PhD candidate: Elisabeth PAYRER
Date and place of defence: February 12, 2014 - Université de Grenoble, France.
The development of high efficiency solar cells is a key challenge for the next years. Solar cells are photovoltaic devices which convert radiant solar energy into electrical energy. They are based on the photogenerated current created in semiconductor devices which only absorb light whose wavelength is shorter than a cut-off value, corresponding to photon energies above the bandgap of the absorbing layer. The cut-off wavelength is usually located in the near-infrared (~ 800 nm), especially for materials suitable for low-cost thin-film solar cell technology (a-Si:H, CdTe, etc.), so a significant part of the solar energy is lost. The techniques currently available to utilize the large unused infrared light fraction of the solar spectrum, e.g. multi-junction and tandem cells, all are very expensive.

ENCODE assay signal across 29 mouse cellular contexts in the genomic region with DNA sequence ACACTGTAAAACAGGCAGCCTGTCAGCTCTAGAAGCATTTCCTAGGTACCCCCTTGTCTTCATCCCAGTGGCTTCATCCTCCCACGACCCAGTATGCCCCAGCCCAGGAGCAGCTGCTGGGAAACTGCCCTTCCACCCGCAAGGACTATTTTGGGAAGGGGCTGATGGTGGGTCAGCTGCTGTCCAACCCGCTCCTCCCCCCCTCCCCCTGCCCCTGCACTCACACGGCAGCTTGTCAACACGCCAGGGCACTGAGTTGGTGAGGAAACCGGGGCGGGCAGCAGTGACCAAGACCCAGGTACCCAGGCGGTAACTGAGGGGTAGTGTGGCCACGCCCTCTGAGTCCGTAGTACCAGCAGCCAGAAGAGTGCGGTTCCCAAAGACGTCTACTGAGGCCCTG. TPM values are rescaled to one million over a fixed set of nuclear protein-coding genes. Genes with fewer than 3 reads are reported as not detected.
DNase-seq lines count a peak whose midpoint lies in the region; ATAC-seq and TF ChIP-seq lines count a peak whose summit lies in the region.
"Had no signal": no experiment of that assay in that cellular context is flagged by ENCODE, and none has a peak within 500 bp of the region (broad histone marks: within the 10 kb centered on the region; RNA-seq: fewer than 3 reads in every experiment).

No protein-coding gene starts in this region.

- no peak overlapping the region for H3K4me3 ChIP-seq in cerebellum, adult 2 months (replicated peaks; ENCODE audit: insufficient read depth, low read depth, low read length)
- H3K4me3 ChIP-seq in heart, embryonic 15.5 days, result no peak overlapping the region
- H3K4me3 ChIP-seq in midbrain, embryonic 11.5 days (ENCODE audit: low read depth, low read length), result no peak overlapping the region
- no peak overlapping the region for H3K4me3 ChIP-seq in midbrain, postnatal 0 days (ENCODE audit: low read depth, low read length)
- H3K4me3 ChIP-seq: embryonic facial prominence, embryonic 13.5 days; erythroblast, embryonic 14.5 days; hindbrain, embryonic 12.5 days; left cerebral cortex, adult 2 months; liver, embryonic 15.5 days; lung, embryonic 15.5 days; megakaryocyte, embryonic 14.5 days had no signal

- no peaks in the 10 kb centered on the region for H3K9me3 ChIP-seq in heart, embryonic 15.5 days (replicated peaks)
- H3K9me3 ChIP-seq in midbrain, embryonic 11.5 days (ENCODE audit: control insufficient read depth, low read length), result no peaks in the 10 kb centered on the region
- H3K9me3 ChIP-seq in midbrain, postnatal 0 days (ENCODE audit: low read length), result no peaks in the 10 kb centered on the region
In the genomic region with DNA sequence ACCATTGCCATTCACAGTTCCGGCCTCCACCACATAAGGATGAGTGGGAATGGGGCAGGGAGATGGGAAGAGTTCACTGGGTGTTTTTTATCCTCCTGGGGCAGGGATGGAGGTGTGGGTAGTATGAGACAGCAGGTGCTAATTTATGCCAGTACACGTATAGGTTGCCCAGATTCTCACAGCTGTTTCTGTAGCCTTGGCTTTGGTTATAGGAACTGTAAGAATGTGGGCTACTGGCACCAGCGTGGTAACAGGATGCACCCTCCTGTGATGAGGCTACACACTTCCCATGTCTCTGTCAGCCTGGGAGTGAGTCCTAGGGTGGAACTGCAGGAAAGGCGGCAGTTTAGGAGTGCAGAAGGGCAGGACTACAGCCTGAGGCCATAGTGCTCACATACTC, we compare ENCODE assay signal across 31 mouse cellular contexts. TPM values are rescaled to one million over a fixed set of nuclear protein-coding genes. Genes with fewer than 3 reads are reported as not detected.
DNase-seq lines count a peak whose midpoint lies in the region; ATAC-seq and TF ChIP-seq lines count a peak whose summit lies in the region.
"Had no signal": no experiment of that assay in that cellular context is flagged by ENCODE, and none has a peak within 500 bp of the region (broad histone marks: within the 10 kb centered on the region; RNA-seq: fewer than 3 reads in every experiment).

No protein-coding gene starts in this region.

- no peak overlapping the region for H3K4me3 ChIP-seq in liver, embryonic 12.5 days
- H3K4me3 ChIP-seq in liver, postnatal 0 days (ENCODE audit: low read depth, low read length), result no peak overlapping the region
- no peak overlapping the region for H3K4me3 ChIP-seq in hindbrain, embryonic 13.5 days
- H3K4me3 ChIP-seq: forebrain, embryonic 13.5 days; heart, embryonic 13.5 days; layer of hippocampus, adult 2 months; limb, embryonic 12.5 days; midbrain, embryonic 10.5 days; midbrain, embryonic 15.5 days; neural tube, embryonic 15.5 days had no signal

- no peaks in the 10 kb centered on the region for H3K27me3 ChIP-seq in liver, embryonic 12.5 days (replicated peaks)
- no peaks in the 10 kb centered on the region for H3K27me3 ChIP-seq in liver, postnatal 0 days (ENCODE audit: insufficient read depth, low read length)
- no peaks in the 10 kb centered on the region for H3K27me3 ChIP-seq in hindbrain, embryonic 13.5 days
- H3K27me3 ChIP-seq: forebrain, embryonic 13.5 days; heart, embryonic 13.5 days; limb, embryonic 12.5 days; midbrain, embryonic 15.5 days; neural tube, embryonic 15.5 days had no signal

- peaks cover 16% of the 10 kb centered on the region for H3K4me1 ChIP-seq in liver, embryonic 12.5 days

A new approach, based on the up-conversion technique, may provide a cheap and simple way to convert some of the infrared into visible light and send it back to the solar cells, therefore improving their energy harvesting efficiency.
The up-conversion phenomena will be studied and optimized in Rare-Earth doped oxide and fluoride thin films deposited by Sol-Gel or MOCVD methods, utilizing different physico-chemical characterization techniques (XRD, FEG-SEM, TEM, EDX-WDX, plus FTIR and Raman spectroscopies), as well as photoluminescence measurements.
IST - ICEMS Lisbon
INPG - LMGP Grenoble